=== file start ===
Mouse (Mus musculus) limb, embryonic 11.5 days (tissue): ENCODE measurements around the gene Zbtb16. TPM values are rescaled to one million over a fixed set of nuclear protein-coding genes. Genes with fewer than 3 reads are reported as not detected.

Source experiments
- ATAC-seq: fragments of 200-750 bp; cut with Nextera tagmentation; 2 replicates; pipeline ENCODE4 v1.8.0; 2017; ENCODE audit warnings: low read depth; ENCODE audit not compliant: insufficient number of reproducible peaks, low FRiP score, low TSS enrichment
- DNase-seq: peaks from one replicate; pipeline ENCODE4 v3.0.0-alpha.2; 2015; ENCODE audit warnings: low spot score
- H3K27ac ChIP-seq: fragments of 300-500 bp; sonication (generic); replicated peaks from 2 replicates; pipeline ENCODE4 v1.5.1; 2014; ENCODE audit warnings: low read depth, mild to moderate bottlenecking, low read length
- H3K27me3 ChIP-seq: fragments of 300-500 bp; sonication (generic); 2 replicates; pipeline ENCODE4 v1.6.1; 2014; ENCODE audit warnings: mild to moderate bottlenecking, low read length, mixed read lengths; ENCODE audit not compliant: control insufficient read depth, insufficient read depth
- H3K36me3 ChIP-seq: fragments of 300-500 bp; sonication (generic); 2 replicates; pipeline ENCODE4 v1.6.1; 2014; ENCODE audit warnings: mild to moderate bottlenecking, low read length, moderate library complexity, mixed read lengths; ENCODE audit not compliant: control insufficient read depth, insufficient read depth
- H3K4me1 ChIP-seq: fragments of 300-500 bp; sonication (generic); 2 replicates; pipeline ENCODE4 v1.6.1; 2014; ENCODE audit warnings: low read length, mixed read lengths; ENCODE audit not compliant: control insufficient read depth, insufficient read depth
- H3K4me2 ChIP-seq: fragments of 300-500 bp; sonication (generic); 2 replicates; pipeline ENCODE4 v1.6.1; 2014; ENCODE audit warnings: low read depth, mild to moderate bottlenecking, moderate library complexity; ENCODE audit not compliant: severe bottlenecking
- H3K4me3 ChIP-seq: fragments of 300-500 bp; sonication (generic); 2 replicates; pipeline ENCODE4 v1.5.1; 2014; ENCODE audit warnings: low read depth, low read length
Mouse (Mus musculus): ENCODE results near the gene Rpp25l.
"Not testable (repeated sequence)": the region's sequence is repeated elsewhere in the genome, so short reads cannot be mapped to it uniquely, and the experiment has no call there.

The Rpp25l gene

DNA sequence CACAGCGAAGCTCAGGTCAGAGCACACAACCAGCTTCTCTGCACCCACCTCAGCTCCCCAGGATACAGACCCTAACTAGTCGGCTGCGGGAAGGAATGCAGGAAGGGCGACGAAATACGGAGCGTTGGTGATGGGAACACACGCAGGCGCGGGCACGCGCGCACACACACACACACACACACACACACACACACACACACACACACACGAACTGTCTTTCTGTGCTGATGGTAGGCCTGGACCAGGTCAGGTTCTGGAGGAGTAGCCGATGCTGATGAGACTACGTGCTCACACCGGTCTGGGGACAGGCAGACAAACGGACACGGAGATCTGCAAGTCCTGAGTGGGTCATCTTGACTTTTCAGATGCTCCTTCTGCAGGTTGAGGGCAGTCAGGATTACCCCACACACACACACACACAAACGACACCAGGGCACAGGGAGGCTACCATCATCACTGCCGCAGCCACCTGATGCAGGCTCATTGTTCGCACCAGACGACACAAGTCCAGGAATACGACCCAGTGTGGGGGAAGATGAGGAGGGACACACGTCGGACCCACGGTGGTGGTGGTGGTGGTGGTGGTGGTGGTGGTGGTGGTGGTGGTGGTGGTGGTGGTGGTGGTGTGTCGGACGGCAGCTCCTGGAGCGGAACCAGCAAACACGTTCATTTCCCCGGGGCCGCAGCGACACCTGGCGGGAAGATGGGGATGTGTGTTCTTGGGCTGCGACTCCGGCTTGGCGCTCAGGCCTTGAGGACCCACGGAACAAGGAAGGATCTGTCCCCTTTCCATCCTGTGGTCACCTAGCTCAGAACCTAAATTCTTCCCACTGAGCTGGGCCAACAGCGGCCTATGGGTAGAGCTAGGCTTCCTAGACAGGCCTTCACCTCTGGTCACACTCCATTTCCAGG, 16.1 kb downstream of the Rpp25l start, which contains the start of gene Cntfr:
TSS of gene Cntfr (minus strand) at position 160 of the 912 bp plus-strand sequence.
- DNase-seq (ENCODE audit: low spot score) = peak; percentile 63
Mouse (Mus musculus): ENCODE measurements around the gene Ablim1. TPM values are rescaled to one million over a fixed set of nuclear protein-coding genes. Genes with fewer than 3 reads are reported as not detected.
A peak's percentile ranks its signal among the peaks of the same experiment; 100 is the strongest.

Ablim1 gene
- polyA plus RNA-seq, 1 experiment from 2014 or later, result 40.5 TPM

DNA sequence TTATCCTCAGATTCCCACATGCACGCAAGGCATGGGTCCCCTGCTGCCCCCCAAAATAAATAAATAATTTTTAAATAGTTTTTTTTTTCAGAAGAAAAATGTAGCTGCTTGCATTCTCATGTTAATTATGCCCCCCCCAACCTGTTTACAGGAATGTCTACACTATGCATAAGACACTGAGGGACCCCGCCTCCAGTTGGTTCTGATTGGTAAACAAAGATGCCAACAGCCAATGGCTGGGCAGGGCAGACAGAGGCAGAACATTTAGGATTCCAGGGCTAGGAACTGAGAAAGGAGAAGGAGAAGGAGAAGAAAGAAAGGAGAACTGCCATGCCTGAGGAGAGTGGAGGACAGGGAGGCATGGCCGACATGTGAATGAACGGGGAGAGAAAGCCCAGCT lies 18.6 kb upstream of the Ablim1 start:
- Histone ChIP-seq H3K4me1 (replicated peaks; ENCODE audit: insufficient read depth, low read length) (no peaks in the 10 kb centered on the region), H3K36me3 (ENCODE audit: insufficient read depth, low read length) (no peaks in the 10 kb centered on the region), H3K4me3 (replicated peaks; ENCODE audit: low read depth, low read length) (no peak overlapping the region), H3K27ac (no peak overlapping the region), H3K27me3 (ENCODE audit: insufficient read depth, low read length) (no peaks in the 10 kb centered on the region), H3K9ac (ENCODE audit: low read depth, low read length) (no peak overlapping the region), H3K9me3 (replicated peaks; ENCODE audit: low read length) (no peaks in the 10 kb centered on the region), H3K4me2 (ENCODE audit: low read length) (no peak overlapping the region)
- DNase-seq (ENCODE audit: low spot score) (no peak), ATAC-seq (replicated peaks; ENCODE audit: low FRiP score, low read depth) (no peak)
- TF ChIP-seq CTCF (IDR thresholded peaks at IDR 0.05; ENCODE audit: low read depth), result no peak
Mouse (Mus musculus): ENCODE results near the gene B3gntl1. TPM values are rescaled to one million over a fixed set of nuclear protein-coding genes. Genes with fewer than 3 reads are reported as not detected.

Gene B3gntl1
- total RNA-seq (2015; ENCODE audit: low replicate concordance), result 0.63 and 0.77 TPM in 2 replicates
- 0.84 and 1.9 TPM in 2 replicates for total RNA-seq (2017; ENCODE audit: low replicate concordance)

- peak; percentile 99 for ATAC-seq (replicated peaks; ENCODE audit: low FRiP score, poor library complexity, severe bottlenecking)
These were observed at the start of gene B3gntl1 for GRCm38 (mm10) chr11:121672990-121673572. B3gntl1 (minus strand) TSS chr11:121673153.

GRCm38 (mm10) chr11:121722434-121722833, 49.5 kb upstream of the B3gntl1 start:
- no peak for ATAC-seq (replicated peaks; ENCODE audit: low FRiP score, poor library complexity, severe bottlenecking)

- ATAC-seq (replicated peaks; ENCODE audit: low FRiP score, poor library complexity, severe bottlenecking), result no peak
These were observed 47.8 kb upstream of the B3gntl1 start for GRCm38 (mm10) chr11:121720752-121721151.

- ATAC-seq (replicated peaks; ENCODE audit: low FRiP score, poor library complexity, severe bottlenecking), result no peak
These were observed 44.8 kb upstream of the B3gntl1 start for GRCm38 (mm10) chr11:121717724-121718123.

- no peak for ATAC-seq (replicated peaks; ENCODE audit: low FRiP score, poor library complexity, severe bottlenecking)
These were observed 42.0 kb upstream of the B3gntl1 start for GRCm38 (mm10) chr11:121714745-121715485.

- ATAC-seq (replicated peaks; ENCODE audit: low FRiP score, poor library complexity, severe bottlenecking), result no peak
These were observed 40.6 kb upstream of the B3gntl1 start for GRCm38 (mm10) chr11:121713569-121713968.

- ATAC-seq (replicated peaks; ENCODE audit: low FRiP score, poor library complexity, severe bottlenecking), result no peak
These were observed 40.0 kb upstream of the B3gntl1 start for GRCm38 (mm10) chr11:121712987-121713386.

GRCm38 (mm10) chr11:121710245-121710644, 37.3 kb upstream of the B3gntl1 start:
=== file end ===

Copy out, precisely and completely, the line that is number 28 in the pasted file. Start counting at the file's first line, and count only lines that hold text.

- 0.84 and 1.9 TPM in 2 replicates for total RNA-seq (2017; ENCODE audit: low replicate concordance)